The Guardian

Toxic and untaxed

Up to half of all alcoholic drinks consumed in countries across Africa and Latin America are illicit – more than double previous estimates – according to new analysis.

KAREN MCVEIGH, Jun 13 2018

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Eyes wide shut

Jamna Lal shifts uncomfortably on his ancient charpoy bed, seemingly unable to comprehend that he may have been responsible for the death of his two-year-old daughter. He thinks for some time and eventually nods his head. “Yes, I’m also responsible. I decided to take her to the bhopa instead of the hospital, and I must suffer the consequences.”

HELEN ROBERTS, Jun 13 2018

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Living on the moon

The history of all species is that our offspring tend to leave home in search of new habitations and locations in which to settle and live. That’s how bumblebees, ants and human populations have spread across the planet.

CHRIS HADFIELD, Jun 13 2018

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An abortion gave me freedom

When I was 23, my life forked. Until then, it had felt like one of those LA freeways with half a dozen lanes: I had options in terms of which path I took, but they were all going in the same general direction.

Hadley Freeman, Jun 06 2018

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A comedian who isn’t an antisocial

For someone who describes himself as “the only gay, Aspergic, quarter-Welsh comic on the British comedy circuit”, Robert White had already cornered a niche market or two. And thanks to his recent semi-final triumph on Britain’s Got Talent his career looks set to take off despite any prejudices that might exist towards his sexual orientation, disability or nationality.

Yousif Nur, Jun 06 2018

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Russia is killing stray dogs

With two weeks to go until the World Cup kicks off in Russia, death squads are targeting undesirables in the street. In what local authorities describe as an attempt to make Russia more media- and visitor-friendly, horrifying executions are taking place. However, the great purge is aimed not at man but at man’s best friend – they are coming for the dogs.

Chas Newkey-Burden, Jun 06 2018

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Halt laws that criminalise media

On the day the US moved its embassy to Jerusalem, Israeli soldiers opened fire on unarmed Palestinian protesters who gathered at the border fence on the Gaza Strip.Sorry. That requires a rewrite to reflect “the truth” as promulgated by the Israeli government.

ROY GREENSLADE, Jun 06 2018

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Italy’s prime minister a gift to the far right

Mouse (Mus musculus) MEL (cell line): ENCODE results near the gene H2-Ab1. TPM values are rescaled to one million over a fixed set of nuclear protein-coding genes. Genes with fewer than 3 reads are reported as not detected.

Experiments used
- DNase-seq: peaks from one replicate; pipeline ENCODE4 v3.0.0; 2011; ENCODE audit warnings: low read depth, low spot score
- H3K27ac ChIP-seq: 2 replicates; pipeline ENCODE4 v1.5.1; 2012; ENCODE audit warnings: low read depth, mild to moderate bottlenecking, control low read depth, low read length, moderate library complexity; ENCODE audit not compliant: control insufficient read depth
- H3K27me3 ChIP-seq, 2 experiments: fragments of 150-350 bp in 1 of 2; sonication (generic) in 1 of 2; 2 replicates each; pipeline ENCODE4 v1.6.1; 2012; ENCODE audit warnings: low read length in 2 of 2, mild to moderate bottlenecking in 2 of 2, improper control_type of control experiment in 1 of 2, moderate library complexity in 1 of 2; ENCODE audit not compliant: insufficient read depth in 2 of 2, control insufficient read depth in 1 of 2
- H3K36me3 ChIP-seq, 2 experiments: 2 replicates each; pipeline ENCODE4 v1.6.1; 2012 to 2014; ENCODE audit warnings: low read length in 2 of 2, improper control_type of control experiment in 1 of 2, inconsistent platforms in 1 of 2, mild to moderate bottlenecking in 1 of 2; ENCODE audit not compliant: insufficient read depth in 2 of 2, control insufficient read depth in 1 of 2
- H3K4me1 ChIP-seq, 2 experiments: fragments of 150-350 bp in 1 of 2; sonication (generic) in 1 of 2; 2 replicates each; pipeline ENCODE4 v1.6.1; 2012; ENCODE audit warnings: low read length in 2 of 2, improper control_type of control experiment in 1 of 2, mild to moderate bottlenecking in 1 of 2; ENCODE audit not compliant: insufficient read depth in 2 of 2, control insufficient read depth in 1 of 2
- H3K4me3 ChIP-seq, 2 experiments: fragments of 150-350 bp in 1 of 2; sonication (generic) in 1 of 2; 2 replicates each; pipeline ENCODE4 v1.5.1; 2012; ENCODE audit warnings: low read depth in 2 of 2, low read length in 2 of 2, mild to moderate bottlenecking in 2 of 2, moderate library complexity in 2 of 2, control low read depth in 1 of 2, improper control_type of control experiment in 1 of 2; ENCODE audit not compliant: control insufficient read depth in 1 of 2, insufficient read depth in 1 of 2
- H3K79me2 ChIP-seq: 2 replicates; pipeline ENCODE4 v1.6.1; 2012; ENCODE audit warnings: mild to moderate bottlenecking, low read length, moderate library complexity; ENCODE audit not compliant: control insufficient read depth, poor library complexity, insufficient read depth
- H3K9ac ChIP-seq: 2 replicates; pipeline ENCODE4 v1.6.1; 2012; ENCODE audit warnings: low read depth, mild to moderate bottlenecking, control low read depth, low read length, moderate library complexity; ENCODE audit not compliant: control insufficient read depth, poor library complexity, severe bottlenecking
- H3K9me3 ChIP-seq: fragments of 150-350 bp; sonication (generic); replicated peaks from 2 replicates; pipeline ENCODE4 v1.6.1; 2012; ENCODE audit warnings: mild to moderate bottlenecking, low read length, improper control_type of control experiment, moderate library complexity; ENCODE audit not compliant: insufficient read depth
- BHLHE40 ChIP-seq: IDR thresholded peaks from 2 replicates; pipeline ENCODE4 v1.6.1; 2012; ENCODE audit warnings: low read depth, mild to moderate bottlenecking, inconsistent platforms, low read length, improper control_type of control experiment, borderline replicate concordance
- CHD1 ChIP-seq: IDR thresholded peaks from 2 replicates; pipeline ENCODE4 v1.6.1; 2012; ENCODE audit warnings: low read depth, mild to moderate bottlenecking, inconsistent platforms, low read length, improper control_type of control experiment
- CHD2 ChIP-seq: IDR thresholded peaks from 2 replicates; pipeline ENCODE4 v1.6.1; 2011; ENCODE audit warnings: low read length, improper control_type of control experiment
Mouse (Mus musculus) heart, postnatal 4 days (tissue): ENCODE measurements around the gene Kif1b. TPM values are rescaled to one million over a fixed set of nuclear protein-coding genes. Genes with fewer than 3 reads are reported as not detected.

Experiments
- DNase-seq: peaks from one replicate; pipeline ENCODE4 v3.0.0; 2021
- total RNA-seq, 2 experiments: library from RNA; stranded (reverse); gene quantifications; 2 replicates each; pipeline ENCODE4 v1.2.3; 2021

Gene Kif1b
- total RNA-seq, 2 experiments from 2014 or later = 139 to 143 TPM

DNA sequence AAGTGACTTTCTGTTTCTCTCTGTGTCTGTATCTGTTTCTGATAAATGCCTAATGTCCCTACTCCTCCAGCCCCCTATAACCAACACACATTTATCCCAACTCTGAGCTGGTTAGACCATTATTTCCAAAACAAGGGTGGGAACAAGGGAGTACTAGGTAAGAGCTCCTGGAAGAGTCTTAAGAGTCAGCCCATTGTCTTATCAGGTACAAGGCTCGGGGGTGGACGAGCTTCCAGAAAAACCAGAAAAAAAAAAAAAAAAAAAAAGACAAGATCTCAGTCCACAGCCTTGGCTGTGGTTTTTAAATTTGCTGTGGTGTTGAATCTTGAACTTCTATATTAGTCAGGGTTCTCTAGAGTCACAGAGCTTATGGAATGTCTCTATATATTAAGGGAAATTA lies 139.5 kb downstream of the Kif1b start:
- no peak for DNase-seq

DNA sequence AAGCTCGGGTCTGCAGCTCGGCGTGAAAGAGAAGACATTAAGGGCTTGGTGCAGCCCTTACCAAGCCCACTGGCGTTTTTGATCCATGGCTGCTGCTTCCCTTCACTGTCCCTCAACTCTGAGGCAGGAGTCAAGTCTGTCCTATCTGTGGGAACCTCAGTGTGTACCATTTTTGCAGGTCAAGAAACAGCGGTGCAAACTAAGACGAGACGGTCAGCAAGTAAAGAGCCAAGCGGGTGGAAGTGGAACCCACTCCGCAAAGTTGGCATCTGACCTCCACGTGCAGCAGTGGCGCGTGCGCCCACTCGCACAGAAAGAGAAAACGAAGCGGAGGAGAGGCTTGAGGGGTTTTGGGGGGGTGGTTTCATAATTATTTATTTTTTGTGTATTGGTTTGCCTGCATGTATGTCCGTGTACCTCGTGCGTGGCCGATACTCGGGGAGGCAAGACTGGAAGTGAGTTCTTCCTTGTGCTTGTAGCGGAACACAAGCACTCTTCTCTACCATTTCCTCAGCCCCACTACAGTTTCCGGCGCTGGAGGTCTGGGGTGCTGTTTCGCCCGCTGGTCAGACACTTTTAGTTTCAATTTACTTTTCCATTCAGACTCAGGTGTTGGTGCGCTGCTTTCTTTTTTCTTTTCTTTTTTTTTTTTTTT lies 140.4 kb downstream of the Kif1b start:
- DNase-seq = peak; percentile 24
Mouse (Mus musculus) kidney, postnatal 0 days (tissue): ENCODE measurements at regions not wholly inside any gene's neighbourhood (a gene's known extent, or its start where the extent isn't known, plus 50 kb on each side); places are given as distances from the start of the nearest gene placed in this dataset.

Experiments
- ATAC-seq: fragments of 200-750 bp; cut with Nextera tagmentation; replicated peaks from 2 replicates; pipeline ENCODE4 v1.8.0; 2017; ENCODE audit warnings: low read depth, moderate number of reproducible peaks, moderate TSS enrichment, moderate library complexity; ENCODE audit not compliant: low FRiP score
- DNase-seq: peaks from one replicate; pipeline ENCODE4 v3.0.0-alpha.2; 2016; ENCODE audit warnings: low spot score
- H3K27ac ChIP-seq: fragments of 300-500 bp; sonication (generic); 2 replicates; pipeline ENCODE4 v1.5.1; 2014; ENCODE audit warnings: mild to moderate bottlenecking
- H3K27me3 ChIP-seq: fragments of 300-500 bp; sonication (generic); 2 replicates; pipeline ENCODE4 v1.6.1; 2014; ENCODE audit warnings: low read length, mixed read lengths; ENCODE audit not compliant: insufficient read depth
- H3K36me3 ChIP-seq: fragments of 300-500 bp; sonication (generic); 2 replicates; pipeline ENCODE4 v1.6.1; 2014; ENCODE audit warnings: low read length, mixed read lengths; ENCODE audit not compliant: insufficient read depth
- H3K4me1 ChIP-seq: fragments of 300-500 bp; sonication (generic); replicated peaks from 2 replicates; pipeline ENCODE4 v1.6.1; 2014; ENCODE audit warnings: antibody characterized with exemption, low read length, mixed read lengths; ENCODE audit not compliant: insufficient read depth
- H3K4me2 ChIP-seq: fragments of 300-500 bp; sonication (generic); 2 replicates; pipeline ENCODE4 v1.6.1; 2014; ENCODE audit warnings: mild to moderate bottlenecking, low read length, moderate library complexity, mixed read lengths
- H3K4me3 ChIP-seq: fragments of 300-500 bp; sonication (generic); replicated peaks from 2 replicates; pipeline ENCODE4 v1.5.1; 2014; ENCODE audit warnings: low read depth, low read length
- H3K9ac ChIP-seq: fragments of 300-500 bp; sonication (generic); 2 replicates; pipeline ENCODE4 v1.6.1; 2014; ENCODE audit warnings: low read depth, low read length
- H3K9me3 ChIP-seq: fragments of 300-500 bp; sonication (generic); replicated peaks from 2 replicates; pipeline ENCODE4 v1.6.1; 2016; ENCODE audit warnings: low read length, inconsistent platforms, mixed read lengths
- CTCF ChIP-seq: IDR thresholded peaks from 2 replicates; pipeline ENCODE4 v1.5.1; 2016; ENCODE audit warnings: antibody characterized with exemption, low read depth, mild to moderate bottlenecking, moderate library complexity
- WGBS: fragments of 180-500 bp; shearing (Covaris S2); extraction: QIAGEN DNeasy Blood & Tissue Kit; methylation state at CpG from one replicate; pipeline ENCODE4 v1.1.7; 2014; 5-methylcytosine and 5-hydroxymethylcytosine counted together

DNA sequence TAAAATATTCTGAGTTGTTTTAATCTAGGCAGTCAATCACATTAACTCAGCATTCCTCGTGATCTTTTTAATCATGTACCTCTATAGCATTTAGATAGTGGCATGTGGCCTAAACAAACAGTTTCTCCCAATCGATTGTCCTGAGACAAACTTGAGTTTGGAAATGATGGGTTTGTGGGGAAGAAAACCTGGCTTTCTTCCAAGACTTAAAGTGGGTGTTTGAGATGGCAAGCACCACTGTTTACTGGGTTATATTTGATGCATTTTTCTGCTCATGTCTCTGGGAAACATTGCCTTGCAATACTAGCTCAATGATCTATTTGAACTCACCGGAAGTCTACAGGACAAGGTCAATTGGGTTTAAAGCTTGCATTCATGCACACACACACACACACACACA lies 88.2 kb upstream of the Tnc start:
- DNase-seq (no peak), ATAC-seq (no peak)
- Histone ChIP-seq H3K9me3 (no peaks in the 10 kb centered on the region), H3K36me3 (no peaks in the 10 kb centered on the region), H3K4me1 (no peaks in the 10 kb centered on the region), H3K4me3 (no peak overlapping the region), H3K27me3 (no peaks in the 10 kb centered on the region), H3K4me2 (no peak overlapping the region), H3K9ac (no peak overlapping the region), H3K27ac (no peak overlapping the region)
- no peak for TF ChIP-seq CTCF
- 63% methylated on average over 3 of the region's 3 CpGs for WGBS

Italy should be doing well. Unlike Britain, it exports considerably more to the rest of the world than it imports, while its government spends less (excluding interest payments) than the taxes it receives.

YANIS VAROUFAKIS, May 30 2018

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I won’t cry for Homebase, but I fear for our high streets

I heard the news that Homebase was “closing down” on my way to buy some CDs in HMV – you see, I am one of those rare people who still goes shopping. The conjunction was appropriate because Homebase is not actually closing down.

Stephen Moss, May 30 2018

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The bloody truth about conservation

Everything eats to live, but some creatures compete with human interests. They eat our crops and livestock, attack the wildlife that we want to protect, or the game that we want to shoot. The most common predators we routinely cull are foxes and crows followed by stoats, weasels, magpies and rooks. But other species protected by law are increasingly under the spotlight – including ravens, buzzards and badgers.

Mary Colwell, May 30 2018

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Skyscrapers wreck cities

I love towers and hate towers. I love those of Siena and San Gimignano and the skyscraper clusters of Manhattan and Dubai. I admire the design of London’s Canary Wharf, and of the Shard, if only it had not been dumped on Bermondsey.

SIMON JENKINS, May 30 2018

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Fake feminist

On 16 May, France’s parliament passed an eagerly awaited bill meant to tackle sexual and gender-based violence. Vaunted by President Macron as a political victory and a step towards “making women feel safer on the streets”, the sexual violence bill has however been slammed by feminist organisations and children’s protection groups.

CÉCILE GUERIN, May 23 2018

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Why I filled a 50,000-litre aquarium with plastic debris

In 1999, I was in a Tokyo department store walking down a household cleaning products aisle and had what you might call an ecstatic moment when the pastel-tinted plastic bottles on both sides of the aisle temporarily froze my reptile cortex: pink, yellow, baby blue, turquoise—so many cute-looking bottles filled with so many toxic substances, all labeled with bold katakana lettering.

DOUGLAS COUPLAND, May 23 2018

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